A chest MRI (magnetic resonance imaging) scan, also referred to as nuclear magnetic resonance (NMR), is an imaging test that uses powerful magnets and radio waves to create pictures of the chest, or thoracic, area.
Why is Chest MRI usd for?
MR imaging of the chest is performed for the following.
- To assess abnormal masses, including cancer of the lungs or other tissues, which either cannot be assessed adequately with other imaging modalities (typically CT) or which are particularly well-suited to MR imaging.
- To determine tumour size, extent and the degree of spread to adjacent structures.
- To assess the anatomy and function of the heart and its component structures (valves, etc.).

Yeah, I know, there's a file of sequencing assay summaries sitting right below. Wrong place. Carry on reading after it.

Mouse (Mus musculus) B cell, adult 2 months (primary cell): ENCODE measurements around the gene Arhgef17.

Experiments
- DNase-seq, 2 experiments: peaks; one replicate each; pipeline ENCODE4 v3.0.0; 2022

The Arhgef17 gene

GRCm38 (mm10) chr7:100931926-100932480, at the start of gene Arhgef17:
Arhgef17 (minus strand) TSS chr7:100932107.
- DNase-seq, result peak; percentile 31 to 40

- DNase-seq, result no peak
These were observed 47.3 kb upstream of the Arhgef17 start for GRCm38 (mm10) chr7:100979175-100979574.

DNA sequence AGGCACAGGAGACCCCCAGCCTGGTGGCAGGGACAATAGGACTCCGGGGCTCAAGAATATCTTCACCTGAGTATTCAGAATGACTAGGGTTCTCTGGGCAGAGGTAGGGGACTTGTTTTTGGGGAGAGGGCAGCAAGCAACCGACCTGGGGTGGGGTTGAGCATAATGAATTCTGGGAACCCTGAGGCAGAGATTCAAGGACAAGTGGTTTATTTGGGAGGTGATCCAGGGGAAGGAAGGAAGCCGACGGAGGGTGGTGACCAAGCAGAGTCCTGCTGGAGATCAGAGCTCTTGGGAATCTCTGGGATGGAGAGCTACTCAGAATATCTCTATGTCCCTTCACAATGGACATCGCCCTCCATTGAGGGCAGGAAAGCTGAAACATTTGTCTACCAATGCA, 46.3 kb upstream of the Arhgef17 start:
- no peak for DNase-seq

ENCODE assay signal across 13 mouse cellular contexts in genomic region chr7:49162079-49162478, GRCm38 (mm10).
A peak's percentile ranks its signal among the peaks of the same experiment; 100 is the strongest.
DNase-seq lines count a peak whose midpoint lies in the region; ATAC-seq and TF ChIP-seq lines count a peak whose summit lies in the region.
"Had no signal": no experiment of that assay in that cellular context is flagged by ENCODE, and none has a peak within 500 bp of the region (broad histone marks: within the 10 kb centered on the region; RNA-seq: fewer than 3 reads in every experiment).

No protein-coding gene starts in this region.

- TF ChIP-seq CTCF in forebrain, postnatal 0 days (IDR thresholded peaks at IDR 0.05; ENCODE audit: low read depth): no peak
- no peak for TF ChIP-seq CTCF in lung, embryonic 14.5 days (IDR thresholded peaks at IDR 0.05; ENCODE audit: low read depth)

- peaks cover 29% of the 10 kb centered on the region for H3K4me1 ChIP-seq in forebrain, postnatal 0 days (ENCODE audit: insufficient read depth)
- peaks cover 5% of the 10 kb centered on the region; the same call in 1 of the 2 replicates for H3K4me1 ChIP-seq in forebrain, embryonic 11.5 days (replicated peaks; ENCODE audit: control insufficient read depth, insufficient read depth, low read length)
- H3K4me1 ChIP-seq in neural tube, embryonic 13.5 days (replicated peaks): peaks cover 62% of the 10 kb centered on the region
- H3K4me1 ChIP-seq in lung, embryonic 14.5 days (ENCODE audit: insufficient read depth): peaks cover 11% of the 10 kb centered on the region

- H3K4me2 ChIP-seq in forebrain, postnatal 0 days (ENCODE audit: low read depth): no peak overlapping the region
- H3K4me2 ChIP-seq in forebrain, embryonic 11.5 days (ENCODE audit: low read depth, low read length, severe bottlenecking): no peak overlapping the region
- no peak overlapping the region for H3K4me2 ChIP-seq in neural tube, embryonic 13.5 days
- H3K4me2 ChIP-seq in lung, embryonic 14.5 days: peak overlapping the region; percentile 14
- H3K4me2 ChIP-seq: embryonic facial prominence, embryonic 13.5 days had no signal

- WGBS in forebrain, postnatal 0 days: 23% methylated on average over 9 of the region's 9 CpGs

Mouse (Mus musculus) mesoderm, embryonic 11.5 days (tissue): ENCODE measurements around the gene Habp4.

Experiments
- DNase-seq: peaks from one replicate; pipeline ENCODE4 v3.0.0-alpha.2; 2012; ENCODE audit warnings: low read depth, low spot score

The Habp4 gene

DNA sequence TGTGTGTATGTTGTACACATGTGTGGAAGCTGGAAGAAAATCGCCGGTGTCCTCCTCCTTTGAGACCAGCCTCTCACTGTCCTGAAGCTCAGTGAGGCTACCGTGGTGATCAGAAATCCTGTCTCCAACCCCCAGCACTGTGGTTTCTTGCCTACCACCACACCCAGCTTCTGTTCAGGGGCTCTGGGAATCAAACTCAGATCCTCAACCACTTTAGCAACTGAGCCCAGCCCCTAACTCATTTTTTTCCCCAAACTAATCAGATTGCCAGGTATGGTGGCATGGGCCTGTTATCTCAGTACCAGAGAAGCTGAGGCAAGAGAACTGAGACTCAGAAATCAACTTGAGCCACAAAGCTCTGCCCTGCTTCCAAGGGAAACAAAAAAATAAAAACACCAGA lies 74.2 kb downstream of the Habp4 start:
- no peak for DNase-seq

- To determine blood flow dynamics in the vessels and heart chambers.
- To diagnose the disorders of the chest bones (vertebrae, ribs and sternum) and chest wall soft tissue (muscles and fat).
- To assess myocardial perfusion (blood flow to the heart) and myocardial infarct (scar in the heart muscle due to prior obstruction of blood flow).
- To diagnose pericardial (thin sac around the heart) disease.
- Characterize mediastinal or pleural lesions seen by other imaging modalities, such as chest x-ray or CT.
A chest MRI may show a tumour, problems in the blood vessels (such as an aneurysm or blood clot), abnormal lymph nodes and other chest conditions. Currently, MRI is not considered a valuable tool for spotting or monitoring slight changes in lung tissue, since the lungs contain mostly air and are difficult to image.